BILL MINOR: Remarkable Civil War relic berthed in Vicksburg park

By Bill Minor

JACKSON – It’s good to see USS Cairo, the Union navy’s Civil War iron-clad gunboat, after being hoisted nearly 50 years ago, from the muck on the bottom of the Yazoo River at Vicksburg, is finally getting its place in the sun.
Cairo’s hull (actually a line drawing thereof) is on the back of a new U.S. coin: the newly-issued Mississippi quarter. Before a crowd mostly of school kids, the Cairo-backed coin made its debut two weeks ago at the historic vessel’s permanent home in the Vicksburg National Military Park.
“For a 150 year-old ship, she’s in pretty good shape,” says park Superintendent Michael Madell.
Much history is embodied in the story of the Civil War gunboat before and since its recovery. It was sunk by a mine in December, 1862, by what you might call the original IED (the favorite insurgent weapon in Iraq and Afghanistan) ingeniously detonated electronically by Confederate volunteers.
Its grave was found mired in the Yazoo River mud by ebullient Civil War historian Ed Bearss in 1960. Three years later serious salvage efforts began with limited resources. In a perilous operation in 1964 with cables to raise intact the wood-hull gunboat and its dozens of valuable artifacts, all were nearly lost in a crumbling heap until it was decided to cut the Cairo into three sections.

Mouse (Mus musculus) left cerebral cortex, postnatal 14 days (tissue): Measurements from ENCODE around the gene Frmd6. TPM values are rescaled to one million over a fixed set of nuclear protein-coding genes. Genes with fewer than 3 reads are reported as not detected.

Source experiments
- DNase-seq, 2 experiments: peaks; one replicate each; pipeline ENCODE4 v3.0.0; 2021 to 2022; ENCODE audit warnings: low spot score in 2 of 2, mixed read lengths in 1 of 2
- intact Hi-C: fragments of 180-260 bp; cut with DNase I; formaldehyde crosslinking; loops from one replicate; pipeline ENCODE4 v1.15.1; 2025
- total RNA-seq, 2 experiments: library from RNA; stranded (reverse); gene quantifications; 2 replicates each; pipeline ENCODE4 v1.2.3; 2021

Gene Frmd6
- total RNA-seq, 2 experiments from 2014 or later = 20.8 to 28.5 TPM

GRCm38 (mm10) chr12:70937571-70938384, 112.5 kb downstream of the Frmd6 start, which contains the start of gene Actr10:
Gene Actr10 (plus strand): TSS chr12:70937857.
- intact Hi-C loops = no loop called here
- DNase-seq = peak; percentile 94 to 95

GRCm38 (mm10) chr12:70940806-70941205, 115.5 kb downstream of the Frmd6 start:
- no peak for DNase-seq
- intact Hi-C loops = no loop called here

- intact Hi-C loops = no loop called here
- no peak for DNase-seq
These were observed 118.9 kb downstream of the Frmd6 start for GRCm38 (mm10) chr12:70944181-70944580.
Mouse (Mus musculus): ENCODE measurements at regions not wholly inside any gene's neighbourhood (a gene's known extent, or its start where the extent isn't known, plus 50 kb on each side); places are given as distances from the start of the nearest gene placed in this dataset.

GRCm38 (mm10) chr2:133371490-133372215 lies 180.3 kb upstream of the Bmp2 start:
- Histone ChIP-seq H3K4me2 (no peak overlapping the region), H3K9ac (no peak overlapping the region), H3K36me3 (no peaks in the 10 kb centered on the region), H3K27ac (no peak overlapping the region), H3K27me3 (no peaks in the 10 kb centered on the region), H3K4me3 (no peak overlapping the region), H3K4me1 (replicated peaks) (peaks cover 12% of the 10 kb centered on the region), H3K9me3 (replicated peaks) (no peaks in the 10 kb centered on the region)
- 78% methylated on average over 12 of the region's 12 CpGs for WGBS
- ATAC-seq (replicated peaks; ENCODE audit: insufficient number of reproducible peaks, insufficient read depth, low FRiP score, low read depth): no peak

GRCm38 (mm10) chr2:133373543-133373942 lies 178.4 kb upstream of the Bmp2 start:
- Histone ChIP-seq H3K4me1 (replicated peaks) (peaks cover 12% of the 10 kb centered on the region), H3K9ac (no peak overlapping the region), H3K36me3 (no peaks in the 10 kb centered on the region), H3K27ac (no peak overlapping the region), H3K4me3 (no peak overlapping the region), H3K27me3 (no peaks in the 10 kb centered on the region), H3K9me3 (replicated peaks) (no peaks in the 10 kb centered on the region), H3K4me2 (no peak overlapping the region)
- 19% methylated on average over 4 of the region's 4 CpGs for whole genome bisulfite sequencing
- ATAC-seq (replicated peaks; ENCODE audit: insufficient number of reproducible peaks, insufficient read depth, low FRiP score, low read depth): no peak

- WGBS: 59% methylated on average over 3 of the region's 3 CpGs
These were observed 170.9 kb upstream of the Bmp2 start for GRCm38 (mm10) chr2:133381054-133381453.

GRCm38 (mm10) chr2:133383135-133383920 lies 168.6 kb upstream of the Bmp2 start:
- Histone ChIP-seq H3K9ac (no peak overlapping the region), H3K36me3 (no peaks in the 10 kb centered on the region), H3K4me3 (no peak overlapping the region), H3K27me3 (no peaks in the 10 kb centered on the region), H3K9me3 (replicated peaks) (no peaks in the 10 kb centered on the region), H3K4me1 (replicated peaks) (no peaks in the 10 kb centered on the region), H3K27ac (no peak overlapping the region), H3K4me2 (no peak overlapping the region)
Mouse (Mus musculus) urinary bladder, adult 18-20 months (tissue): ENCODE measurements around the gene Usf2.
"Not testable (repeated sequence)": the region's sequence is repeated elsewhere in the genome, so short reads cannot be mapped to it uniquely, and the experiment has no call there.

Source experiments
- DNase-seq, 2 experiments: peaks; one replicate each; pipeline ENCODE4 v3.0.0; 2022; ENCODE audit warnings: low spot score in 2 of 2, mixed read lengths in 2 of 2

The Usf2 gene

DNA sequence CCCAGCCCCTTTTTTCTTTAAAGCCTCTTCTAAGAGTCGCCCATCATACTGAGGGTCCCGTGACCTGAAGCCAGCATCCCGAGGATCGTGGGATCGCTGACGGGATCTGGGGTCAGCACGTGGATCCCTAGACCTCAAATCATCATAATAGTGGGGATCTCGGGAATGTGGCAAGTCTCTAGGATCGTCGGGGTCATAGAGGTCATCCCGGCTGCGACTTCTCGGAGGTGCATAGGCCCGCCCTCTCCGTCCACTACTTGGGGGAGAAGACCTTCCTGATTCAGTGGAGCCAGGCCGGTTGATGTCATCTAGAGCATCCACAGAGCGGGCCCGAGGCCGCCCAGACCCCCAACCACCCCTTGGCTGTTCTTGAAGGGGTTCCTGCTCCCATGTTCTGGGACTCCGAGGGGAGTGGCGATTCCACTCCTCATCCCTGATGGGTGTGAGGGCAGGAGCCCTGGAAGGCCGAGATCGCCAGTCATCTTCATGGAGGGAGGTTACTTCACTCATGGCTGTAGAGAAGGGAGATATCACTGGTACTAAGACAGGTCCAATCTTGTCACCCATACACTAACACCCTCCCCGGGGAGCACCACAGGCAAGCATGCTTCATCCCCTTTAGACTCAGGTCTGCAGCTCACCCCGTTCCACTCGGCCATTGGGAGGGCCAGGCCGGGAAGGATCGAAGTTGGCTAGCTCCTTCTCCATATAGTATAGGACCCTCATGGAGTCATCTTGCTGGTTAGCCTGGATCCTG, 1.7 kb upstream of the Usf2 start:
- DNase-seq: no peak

But because of the cost, the how and where the Civil War vessel might be preserved remained in serious doubt. “Save the Cairo” coin jars began to appear in restaurants and shops and school children tried to raise money, but not enough. Finally, the federal government came to the rescue in 1972 when Congress passed a bill – signed by Republican President Richard Nixon – for the National Park Service to take over the Cairo, finish its restoration and display it at the Vicksburg Military Park.
Now under a tension-fabric awning to provide cover, the bow section of the old vessel – the only Civil War Union ironclad still in existence – stands on a concrete foundation, its original 8-inch cannons peering through their gun ports. Among an amazing trove of its artifacts are such items as dairies of Cairo’s sailors. Incidentally, all of the 250-member crew was rescued by a nearby Union vessel.
I’m glad I had met and heard Bearss describing Civil War battles with the passion of a sports announcer at an exciting football game. Madell says Bearss, now in his 80s, is still giving guided Civil War tours.
Gov. Ross Barnett, during whose administration the Cairo salvaging began, loved to tell in a gravelly drawl his yarn about the Civil War ship’s recovery:
“You know, when they located the Cairo on the Yazoo River bottom, they found a lantern that was still lit.” Ross chuckled.
“This here fella from over at Vicksburg says to me, ‘That’s nothing Ross, I caught a 500 pound catfish in the Mississippi River the other day.’
“So I said to him,” Ross related, “That’s really something. Now, if you knock 200 pounds off your catfish, I’ll blow out my lantern.”
You might say the good old Cairo lives to fight again. Or better still, to give many thousands of visitors to the Vicksburg National Military Park an extraordinary glimpse into our nation’s history.
Columnist Bill Minor has covered Mississippi politics since 1947. Contact him through Ed Inman at edinman@earthlink.net.